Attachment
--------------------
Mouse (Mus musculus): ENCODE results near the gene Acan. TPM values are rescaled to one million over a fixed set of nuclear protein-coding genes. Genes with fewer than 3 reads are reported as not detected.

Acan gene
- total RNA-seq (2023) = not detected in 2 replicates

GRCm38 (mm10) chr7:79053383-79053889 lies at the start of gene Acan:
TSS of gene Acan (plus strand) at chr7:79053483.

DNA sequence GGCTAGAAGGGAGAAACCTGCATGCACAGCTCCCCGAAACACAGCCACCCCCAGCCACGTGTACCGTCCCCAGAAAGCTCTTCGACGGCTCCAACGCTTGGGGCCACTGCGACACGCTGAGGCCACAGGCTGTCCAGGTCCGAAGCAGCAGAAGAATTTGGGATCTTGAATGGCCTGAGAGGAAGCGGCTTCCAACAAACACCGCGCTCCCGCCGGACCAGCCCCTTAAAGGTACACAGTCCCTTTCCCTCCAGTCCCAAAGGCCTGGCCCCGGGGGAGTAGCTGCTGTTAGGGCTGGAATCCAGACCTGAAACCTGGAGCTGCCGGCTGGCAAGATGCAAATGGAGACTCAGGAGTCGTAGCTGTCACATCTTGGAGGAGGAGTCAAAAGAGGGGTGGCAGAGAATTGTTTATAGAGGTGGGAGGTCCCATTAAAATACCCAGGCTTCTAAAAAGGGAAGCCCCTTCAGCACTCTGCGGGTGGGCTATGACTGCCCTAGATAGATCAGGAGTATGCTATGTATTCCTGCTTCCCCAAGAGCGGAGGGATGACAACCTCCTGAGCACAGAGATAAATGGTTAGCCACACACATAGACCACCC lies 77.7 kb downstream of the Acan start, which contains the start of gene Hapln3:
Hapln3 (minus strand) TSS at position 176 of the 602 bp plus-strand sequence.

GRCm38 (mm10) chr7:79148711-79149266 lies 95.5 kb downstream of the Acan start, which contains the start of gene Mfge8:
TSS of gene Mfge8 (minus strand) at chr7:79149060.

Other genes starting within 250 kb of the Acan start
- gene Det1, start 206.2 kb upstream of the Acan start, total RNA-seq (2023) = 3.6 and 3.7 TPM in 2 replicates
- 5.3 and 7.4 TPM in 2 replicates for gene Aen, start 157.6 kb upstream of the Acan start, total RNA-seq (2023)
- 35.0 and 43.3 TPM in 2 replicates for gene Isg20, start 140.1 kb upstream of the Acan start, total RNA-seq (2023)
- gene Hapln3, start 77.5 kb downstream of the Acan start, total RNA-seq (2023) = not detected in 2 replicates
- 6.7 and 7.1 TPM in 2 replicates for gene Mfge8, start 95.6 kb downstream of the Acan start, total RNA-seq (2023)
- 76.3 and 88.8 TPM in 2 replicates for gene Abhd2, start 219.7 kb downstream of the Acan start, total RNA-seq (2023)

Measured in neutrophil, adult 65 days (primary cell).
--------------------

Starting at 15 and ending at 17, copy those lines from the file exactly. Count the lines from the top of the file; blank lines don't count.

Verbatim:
- 6.7 and 7.1 TPM in 2 replicates for gene Mfge8, start 95.6 kb downstream of the Acan start, total RNA-seq (2023)
- 76.3 and 88.8 TPM in 2 replicates for gene Abhd2, start 219.7 kb downstream of the Acan start, total RNA-seq (2023)

Measured in neutrophil, adult 65 days (primary cell).